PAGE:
Antiquity’s most influential mythological handbook.
The Library provides in three books a grand summary of traditional Greek mythology and heroic legends. Written in clear and unaffected style, the compendium faithfully follows the Greek literary sources. It is thus an important record of Greek accounts of the origin and early history of the world and their race. This work has been attributed to Apollodorus of Athens (born ca. 180 BC), a student of Aristarchus. But the text as we have it was written by an author probably living in the first or second century of our era.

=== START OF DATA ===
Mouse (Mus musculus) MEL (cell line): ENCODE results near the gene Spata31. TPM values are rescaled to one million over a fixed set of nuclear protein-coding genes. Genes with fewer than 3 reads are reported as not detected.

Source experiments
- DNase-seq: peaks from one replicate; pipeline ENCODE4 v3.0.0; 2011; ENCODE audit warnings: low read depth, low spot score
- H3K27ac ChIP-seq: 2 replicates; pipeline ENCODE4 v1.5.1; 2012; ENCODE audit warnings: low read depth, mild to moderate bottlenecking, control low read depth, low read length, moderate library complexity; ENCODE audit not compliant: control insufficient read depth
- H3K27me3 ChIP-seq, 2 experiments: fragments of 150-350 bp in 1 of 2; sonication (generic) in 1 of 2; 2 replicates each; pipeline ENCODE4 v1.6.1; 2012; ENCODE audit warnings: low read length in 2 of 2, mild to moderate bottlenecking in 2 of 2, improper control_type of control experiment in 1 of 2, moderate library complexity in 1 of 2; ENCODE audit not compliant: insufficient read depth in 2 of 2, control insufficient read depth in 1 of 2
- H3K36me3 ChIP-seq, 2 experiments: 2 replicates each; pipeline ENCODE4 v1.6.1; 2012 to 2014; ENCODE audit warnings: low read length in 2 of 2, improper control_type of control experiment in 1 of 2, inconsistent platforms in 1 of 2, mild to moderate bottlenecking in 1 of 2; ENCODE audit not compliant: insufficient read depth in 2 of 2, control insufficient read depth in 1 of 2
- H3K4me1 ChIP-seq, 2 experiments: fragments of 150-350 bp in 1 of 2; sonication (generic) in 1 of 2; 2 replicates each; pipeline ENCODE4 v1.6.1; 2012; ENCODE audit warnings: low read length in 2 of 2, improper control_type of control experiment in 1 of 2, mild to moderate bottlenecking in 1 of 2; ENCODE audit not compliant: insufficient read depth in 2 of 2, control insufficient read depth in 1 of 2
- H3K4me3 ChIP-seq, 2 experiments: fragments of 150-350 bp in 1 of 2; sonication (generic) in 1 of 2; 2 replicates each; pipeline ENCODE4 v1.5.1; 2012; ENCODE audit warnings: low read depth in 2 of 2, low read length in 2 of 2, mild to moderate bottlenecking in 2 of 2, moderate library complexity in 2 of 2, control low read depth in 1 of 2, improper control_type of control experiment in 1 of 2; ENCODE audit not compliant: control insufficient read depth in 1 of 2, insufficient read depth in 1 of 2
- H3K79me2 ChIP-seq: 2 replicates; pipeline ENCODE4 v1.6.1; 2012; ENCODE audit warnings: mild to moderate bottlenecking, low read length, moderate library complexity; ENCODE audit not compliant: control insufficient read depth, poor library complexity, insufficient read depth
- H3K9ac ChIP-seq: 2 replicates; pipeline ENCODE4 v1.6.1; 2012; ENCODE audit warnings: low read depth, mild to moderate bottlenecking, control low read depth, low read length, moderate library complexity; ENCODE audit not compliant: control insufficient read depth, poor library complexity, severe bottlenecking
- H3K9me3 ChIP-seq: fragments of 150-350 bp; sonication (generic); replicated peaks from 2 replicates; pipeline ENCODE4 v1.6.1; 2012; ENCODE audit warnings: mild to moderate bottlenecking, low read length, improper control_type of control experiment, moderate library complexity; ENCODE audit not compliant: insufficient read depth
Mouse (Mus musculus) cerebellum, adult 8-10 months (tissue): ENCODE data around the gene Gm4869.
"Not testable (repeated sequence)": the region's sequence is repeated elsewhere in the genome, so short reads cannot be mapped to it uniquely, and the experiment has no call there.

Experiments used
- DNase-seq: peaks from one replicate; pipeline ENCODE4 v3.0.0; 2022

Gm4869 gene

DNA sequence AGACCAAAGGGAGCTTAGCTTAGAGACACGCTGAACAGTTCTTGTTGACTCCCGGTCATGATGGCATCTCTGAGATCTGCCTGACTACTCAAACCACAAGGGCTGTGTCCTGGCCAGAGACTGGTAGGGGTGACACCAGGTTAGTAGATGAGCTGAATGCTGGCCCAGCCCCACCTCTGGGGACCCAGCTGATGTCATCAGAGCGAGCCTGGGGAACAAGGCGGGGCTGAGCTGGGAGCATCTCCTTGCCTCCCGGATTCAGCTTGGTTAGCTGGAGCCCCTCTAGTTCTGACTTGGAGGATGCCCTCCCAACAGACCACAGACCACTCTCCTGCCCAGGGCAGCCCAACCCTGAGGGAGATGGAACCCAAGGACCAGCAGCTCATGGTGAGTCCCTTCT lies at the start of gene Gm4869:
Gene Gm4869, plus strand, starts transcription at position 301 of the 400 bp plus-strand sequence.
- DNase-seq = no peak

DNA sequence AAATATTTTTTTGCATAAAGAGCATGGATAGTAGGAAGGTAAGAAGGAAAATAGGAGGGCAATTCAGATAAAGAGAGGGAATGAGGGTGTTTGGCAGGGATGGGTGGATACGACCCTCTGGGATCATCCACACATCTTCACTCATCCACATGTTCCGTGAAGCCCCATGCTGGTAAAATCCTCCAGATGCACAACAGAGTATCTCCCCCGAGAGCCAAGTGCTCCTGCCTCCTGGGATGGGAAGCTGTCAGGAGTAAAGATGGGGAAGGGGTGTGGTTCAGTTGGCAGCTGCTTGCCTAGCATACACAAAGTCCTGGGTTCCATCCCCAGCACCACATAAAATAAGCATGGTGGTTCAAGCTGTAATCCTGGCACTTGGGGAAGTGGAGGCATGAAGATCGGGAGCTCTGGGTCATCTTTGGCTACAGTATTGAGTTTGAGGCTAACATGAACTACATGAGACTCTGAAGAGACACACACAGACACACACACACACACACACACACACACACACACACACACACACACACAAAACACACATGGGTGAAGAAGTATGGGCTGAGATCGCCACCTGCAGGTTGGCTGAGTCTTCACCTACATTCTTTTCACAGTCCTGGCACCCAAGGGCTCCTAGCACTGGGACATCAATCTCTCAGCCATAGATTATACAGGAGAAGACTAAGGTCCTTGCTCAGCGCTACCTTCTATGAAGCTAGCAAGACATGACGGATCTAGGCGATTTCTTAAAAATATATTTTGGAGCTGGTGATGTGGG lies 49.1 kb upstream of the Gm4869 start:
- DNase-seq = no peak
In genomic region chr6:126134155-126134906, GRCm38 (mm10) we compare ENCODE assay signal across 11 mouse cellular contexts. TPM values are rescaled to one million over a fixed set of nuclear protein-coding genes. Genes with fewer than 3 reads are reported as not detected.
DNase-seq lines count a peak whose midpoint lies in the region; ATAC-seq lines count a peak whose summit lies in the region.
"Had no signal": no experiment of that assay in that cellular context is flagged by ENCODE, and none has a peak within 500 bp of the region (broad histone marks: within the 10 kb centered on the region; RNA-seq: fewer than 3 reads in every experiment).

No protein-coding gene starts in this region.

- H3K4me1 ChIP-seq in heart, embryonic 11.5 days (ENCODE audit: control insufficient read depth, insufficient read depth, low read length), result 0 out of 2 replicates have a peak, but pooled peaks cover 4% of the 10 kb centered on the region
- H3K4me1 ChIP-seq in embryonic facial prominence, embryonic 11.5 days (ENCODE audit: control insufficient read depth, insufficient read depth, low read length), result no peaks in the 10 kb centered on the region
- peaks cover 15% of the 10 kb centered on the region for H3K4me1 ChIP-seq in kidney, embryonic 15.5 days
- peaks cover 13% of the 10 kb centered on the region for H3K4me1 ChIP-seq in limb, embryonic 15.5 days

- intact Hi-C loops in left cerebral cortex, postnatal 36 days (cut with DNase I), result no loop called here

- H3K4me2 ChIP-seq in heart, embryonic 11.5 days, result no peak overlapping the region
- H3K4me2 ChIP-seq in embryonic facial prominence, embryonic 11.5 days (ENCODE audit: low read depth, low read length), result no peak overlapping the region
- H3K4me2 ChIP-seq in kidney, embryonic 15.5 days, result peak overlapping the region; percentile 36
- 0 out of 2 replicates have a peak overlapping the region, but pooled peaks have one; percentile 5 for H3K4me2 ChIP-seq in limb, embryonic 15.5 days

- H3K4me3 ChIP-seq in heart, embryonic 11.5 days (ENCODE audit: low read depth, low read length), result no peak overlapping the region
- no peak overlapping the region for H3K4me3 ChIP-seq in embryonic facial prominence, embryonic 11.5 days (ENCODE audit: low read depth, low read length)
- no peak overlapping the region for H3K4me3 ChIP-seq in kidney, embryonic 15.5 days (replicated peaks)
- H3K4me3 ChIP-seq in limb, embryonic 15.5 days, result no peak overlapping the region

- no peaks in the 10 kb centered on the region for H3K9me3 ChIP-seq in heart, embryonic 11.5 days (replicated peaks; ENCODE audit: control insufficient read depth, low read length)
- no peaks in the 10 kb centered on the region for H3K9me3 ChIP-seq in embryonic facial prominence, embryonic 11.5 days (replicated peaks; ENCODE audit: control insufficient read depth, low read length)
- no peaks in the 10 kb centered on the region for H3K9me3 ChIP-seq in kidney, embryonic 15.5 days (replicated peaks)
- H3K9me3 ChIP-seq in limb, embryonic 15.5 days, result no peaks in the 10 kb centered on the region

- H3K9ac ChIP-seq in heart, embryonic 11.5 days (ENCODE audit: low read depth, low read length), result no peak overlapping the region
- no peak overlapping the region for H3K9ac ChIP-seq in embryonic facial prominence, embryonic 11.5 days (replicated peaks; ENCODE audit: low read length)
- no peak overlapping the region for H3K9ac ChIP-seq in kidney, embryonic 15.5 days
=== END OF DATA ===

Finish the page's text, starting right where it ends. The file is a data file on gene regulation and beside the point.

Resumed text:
In his highly valued notes to the Loeb Classical Library edition (which is in two volumes) J. G. Frazer cites the principal passages of other ancient writers where each particular story is told and compares the various versions to those in the Library.
Sir James George Frazer (1854–1941) was Fellow in Classics at Trinity College, Cambridge and an important figure in the development of modern social anthropology.